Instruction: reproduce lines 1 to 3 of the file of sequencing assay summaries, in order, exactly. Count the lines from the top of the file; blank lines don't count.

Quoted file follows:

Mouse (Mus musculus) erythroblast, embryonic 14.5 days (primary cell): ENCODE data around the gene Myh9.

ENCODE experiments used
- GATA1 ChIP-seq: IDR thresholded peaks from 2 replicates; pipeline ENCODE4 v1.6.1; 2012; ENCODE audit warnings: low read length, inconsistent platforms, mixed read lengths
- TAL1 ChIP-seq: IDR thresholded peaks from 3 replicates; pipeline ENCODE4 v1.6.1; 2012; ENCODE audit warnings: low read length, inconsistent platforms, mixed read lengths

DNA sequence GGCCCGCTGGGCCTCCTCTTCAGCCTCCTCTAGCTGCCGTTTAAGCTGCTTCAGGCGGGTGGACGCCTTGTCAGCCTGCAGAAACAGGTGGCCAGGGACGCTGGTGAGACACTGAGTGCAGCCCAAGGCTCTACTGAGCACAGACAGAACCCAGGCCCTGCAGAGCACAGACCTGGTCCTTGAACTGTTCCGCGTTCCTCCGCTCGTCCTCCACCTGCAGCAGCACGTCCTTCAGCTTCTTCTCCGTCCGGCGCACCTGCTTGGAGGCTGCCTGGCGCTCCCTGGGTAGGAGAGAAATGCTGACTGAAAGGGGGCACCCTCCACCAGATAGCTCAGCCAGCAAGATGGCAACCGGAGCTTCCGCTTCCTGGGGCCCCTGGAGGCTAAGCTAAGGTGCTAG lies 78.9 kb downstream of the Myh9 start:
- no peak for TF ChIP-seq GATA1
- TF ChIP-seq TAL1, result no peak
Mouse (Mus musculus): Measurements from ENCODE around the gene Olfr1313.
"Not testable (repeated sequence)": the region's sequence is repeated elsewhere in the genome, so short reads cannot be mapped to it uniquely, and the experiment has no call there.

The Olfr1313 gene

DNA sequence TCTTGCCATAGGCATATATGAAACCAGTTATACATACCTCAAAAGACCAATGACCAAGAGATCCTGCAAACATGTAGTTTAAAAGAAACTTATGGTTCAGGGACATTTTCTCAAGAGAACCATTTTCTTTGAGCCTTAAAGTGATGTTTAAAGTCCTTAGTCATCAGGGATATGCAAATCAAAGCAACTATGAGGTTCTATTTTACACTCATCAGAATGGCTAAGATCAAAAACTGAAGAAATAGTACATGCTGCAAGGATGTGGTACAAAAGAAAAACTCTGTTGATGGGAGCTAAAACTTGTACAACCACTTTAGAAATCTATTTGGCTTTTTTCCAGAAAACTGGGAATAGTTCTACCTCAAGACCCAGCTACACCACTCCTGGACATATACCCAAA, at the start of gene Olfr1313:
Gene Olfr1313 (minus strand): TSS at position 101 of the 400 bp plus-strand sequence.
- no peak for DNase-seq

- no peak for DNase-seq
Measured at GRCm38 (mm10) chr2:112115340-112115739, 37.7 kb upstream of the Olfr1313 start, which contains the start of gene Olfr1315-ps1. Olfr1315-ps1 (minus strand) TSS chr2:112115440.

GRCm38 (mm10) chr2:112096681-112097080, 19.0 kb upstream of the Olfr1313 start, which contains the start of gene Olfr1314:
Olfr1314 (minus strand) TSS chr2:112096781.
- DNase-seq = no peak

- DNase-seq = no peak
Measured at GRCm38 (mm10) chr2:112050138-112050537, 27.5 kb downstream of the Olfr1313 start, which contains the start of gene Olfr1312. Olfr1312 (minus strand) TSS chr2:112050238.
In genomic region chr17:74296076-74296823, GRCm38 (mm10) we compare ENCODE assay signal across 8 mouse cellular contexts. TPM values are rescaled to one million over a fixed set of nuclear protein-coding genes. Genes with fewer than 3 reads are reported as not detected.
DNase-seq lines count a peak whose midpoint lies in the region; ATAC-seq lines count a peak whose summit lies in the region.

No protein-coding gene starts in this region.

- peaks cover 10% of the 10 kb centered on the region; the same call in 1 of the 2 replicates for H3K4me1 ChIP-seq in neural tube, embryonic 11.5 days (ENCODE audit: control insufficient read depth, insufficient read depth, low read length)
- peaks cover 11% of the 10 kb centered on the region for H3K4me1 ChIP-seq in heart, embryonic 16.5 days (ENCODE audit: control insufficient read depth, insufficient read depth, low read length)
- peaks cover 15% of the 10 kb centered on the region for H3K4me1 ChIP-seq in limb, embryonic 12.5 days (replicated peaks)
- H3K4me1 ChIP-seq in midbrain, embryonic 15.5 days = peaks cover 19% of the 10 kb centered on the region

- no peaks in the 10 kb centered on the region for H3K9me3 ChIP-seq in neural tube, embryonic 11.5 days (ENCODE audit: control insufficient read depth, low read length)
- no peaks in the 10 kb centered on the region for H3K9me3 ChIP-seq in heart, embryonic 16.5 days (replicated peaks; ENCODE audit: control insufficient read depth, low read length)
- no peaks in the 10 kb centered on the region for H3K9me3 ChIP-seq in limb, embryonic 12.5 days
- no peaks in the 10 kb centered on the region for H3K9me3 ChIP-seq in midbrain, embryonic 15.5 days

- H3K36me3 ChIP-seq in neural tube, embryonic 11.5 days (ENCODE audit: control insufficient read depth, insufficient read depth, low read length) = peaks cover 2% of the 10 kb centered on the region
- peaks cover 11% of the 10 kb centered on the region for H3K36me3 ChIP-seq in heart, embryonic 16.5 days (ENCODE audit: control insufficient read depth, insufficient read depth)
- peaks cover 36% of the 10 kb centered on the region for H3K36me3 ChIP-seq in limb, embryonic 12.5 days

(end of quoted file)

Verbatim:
Mouse (Mus musculus) erythroblast, embryonic 14.5 days (primary cell): ENCODE data around the gene Myh9.

ENCODE experiments used
- GATA1 ChIP-seq: IDR thresholded peaks from 2 replicates; pipeline ENCODE4 v1.6.1; 2012; ENCODE audit warnings: low read length, inconsistent platforms, mixed read lengths